Banning anti-discrimination bands at the World Cup in Qatar would send a “devastating” signal, said the head of the world players union.
FIFA has yet to confirm whether captains from nine European nations, including England and Wales, will be able to wear the “OneLove” headband during tournament matches this winter.
Same-sex relationships and their promotion are illegal in Qatar, which has also been criticized for its treatment of migrant workers.
FIFPRO general secretary Jonas Baer-Hoffmann urged the world football governing body to “think very hard” before banning armbands and expects some players to take a stand on human rights issues in the finals regardless.
“I think there will be a devastating signal (if FIFA bans armbands), but I don’t think it will eventually happen,” Baer-Hoffmann told PA news agency.
“I would encourage anyone to think a lot about trying to stop players from doing that. And I think that in the end it will be possible to do so ”.
Baer-Hoffman compared it to a situation that developed at the men’s European Championships last summer, when UEFA tournament organizer opened an investigation to determine whether German goalkeeper Manuel Neuer wearing a rainbow headband was a political statement. .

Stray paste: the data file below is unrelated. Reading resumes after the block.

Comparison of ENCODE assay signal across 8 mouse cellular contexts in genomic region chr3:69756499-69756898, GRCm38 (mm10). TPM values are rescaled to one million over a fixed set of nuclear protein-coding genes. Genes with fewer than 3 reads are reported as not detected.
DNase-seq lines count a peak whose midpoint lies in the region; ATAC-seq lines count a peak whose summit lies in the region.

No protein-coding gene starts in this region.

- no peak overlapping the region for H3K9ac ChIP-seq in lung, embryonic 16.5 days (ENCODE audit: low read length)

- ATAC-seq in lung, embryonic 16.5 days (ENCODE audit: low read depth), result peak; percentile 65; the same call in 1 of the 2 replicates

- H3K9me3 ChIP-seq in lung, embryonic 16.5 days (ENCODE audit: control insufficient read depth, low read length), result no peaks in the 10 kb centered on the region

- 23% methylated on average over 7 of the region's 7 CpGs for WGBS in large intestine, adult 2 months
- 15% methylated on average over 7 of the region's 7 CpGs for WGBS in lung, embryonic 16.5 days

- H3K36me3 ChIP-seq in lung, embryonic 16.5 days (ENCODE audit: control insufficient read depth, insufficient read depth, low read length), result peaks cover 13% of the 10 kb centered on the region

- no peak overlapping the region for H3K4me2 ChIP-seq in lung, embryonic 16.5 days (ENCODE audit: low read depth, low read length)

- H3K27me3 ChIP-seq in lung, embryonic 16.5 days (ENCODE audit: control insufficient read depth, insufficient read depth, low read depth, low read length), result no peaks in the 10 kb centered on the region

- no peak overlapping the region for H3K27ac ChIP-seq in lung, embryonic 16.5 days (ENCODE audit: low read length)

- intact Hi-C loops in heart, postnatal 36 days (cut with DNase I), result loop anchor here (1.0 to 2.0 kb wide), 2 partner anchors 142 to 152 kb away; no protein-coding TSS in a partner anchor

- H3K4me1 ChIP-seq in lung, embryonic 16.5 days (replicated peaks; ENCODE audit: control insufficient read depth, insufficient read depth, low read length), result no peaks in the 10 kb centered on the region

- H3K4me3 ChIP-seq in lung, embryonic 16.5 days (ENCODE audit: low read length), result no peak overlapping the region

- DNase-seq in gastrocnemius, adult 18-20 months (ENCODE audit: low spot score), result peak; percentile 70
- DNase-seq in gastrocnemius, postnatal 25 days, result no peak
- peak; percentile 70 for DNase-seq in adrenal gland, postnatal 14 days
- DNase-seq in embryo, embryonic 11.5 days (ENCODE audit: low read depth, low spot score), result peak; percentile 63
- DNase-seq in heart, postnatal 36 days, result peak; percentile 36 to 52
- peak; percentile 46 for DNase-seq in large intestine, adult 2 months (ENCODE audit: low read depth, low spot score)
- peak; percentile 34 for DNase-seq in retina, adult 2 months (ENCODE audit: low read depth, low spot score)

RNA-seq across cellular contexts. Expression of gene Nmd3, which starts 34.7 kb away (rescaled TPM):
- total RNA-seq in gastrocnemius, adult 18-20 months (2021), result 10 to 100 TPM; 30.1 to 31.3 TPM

In the end, it was decided that Neuer, who wore the armband in support of the LGBT + community in the month of pride, had no reason to respond.
Baer-Hoffmann expects some players to take a stand on human rights issues in the final, but said too many responsibilities lay with the players.
“I will say that more and more of them are actually quite worried (about playing in Qatar). But what I keep underlining – and I think it’s important that the public appreciate – none of the players had the chance to choose where this World Cup would take place, none.
“But they will be the ones to publicly represent what this tournament will be.
“Do I expect some players to take sides? Absolutely. But it’s still an environment where people have to appreciate the fact that as athletes speak and athletes do what they can to raise awareness, it’s the institutions that can really impact, not people. “
He believes that in the long run the competition organizers will have less ability to restrict players from speaking or gesturing on social issues.
“The institutions can no longer afford to manage that point of friction with the players,” he said.
“I think the institutions need to understand that they need players’ buy-in to run their tournaments.
“Historically, yes, there has been a lot of control, but I think it’s slowly changing.”